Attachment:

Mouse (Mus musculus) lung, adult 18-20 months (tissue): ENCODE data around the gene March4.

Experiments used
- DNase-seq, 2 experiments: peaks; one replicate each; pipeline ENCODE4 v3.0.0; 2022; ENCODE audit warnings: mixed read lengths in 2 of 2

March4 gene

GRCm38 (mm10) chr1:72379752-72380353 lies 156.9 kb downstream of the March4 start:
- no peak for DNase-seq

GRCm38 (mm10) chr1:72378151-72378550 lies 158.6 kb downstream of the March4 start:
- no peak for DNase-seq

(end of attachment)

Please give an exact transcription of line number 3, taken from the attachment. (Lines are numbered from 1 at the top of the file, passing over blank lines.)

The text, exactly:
- DNase-seq, 2 experiments: peaks; one replicate each; pipeline ENCODE4 v3.0.0; 2022; ENCODE audit warnings: mixed read lengths in 2 of 2